The color separation optical system 30 has first and second dichroic mirrors 31 a and 31 b, reflective mirrors 32 a, 32 b, and 32 c, and three field lenses 33 a, 33 b, and 33 c. The illumination light emitted from the illumination light optical system 20 is divided into the three color lights of red (R), green (G), and blue (B). Each of the color light is led to the latter stage liquid crystal light valves 40 a, 40 b, and 40 c. To describe this in more detail, first, of the three colors RGB, the first dichroic mirror 31 a transmits the R light and reflects the G light and B light. Also, of the two colors GB, the second dichroic mirror 31 b reflects G light and transmits B light. Next, with this color separation optical system 30, the R light transmitted through the first dichroic mirror 31 a incidents into the field lens 33 a for adjusting the incident angle via the reflective mirror 32 a. Also, the G light reflected by the first dichroic mirror 31 a and the second dichroic mirror 31 b incident into the field lens 33 b for adjusting the incident angle. Furthermore, the B light transmitted through the second dichroic mirror 31 b incidents into the field lens 33 c for adjusting the incident angle via relay lenses LL1 and LL2 and the reflective mirrors 32 b and 32 c.

The liquid crystal light valves 40 a, 40 b, and 40 c that constitute the light modulating unit 40 are non-light emitting type light modulation device for modulating spatial intensity distribution of the incident illumination light. The liquid crystal light valves 40 a, 40 b, and 40 c are equipped with three liquid crystal panels 41 a, 41 b, and 41 c respectively illuminated corresponding to each color light emitted from the color separation optical system 30, three first polarization filters 42 a, 42 b, and 42 c respectively arranged at the incidence side of each liquid crystal panel 41 a, 41 b, and 41 c, and three second polarization filters 43 a, 43 b, and 43 c arranged respectively at the emitting side of each liquid crystal panel 41 a, 41 b, and 41 c. The R light transmitted through the first dichroic mirror 31 a incidents into the liquid crystal light valve 40 a via the field lens 33 a etc., and illuminates the liquid crystal panel 41 a of the liquid crystal light valve 40 a. The G light reflected by both the first and second dichroic mirrors 31 a and 31 b incidents into the liquid crystal light valve 40 b via the field lens 33 b etc., and illuminates the liquid crystal panel 41 b of the liquid crystal light valve 40 b. The B light reflected by the first dichroic mirror 31 a and transmitted through the second dichroic mirror 31 b incidents into the liquid crystal light valve 40 c via the field lens 33 c etc., and illuminates the liquid crystal panel 41 c of the liquid crystal light valve 40 c. Each liquid crystal panel 41 a to 41 c modulates the spatial distribution of the polarization direction of the illumination light, and the polarized light status of the three color lights incident respectively on each liquid crystal panel 41 a to 41 c is adjusted pixel-by-pixel according to a drive signal or image signal input as an electrical signal to each of the liquid crystal panels 41 a to 41 c. At this time, the polarization direction of the illumination light which incident into each liquid crystal panel 41 a to 41 c is adjusted by the first polarization filters 42 a to 42 c, and modulated light of a specified polarization direction is extracted from the modulated light emitted from each liquid crystal panel 41 a to 41 c by the second polarization filters 43 a to 43 c. By the above, each liquid crystal light valve 40 a, 40 b, and 40 c forms each color image light corresponding respectively.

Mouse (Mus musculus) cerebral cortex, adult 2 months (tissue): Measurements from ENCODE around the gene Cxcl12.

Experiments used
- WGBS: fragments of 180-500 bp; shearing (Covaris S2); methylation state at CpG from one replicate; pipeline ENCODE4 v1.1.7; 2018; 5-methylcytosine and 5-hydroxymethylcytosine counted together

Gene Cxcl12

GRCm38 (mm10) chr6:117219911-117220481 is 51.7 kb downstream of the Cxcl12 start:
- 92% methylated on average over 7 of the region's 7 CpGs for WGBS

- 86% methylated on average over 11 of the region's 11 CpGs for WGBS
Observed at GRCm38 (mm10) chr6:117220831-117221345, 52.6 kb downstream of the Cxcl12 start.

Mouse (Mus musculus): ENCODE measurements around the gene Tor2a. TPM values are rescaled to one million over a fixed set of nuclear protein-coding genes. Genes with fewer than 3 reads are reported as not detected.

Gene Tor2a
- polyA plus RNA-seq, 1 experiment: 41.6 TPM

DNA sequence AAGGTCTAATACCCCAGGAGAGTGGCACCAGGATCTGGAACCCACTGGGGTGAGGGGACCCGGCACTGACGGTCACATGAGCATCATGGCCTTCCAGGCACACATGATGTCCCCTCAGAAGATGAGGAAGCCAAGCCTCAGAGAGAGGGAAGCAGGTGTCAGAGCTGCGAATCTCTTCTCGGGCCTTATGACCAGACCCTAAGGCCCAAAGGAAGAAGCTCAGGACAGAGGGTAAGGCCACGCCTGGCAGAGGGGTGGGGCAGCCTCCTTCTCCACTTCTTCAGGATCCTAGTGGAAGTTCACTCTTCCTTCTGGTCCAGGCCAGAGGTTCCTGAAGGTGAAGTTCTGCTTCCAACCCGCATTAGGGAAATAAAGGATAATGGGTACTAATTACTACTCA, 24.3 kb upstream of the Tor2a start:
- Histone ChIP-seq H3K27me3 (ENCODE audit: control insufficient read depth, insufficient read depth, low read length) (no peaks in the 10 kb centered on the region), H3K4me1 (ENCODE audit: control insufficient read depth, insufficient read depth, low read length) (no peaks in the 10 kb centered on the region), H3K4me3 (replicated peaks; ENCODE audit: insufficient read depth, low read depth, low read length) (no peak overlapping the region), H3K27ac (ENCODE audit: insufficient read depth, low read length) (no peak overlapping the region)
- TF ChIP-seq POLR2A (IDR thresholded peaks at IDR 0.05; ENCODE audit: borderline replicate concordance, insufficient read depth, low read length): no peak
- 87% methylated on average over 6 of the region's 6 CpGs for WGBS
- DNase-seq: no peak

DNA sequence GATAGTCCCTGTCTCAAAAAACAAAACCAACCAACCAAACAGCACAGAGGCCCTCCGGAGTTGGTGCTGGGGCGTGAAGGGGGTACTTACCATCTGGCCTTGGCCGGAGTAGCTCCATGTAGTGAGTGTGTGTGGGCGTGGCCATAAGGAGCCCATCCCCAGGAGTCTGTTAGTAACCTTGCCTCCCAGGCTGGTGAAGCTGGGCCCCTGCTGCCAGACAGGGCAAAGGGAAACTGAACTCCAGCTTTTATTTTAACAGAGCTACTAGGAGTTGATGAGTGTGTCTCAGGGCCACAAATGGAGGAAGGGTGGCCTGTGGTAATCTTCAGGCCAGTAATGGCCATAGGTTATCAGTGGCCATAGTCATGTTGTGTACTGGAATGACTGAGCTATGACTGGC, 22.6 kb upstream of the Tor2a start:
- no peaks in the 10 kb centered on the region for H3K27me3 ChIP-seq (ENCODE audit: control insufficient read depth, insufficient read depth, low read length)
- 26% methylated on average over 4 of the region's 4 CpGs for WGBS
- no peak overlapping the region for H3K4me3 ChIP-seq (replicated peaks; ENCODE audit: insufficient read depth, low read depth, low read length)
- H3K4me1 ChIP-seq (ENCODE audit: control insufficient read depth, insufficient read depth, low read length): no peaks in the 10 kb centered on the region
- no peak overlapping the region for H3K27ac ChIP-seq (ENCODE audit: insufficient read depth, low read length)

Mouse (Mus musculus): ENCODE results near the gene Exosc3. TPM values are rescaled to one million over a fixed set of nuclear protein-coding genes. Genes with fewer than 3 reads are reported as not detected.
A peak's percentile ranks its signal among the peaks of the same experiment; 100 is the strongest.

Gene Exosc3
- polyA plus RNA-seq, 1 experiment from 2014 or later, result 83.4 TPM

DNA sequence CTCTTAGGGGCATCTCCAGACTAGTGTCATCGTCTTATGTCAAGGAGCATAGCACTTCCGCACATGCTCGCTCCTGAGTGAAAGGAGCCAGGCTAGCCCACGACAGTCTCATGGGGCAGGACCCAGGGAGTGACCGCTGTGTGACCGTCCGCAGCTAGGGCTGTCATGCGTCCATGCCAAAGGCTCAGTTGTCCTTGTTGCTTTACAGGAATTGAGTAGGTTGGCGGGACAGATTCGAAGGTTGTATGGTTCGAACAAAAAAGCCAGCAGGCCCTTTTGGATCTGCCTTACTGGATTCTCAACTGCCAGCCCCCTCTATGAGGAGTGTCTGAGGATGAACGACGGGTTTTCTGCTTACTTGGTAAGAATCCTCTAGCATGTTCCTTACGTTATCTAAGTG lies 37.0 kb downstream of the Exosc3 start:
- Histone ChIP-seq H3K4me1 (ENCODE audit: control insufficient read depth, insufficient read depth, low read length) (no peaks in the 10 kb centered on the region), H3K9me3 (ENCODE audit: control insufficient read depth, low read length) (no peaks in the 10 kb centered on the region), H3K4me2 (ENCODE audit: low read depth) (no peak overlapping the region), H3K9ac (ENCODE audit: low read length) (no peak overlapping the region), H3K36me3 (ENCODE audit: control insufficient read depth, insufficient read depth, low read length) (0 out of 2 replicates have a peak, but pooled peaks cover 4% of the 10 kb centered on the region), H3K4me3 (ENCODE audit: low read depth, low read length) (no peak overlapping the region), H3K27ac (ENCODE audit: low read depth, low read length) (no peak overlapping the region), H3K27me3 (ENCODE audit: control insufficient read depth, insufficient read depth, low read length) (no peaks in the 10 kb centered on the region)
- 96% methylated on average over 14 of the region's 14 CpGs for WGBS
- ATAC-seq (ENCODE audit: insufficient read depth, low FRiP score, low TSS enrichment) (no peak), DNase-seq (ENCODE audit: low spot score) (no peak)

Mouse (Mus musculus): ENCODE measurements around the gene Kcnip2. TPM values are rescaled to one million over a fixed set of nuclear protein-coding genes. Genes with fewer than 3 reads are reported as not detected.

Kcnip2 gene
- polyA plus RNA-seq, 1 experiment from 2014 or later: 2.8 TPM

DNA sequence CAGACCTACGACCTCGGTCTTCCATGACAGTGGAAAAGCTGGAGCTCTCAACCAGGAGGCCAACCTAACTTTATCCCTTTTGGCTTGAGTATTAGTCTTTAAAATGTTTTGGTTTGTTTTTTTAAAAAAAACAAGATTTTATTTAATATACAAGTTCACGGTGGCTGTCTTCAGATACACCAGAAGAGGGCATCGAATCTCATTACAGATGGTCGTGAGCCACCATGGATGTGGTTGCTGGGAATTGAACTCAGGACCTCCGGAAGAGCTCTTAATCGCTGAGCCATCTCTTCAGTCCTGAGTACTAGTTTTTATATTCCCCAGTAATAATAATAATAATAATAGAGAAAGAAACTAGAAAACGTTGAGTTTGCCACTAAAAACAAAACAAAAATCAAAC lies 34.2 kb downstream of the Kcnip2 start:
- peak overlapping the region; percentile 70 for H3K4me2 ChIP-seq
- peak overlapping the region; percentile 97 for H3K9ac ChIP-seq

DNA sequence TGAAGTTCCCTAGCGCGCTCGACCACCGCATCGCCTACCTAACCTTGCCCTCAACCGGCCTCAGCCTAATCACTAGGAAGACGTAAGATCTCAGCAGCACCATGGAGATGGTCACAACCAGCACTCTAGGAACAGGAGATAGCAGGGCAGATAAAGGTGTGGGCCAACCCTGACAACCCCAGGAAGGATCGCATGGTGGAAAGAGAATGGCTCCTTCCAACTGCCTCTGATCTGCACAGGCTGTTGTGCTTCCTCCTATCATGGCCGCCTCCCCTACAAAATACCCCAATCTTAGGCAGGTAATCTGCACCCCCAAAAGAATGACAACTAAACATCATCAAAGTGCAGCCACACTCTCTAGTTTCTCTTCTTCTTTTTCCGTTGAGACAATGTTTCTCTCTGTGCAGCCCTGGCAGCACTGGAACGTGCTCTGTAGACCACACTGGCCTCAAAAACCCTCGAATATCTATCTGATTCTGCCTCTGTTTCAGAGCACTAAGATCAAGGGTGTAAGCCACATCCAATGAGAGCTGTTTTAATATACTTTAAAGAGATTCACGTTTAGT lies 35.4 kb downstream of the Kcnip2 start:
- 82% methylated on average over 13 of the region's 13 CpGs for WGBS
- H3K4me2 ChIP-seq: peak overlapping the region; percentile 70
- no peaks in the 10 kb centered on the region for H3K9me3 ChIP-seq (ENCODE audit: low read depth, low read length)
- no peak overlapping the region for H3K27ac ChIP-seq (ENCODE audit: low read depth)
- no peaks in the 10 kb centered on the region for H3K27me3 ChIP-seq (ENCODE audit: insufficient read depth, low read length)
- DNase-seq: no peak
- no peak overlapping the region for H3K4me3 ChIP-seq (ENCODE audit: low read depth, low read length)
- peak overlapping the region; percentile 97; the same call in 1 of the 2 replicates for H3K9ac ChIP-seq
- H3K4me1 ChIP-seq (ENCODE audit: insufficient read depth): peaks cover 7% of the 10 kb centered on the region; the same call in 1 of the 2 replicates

The cross dichroic prism 50 synthesizes each color image light from each liquid crystal light valve 40 a, 40 b, and 40 c. To explain this in more detail, the cross dichroic prism 50 is made in a plan view roughly square shape with four right angle prisms adhered together, and at the interface where the right angle prisms are adhered together, a pair of dielectric multi layer films 51 a and 51 b that intersect in an X shape are formed. One first dielectric multi layer film 51 a reflects the R light, and the other second dielectric multi layer film 51 b reflects the B light. With the cross dichroic prism 50, the R light from the liquid crystal light valve 40 a is reflected by the dielectric multi layer film 51 a and emitted to the progression direction right side, the G light from the liquid crystal light valve 40 b is advanced straight ahead and emitted via the dielectric multi layer films 51 a and 51 b, and the B light from the liquid crystal light valve 40 c is reflected by the dielectric multi layer film 51 b and emitted to the progression direction left side. Working in this way, the R light, G light, and B light are synthesized by the cross dichroic prism 50, and a synthesized light which is an image light is formed with a color image.

The projection lens 60 is a projection optical system that enlarges the synthesized light formed via the cross dichroic prism 50 as the image light at a desired enlargement ratio and projects a color image on a screen (not illustrated).

With the projector 200 described above, it is possible to prevent biased and quickened degradation of only one of the pair of electrodes 15 and 16 constituting the light source device 100, and to maintain the projection brightness of the projector 200 over a long time.

Second Embodiment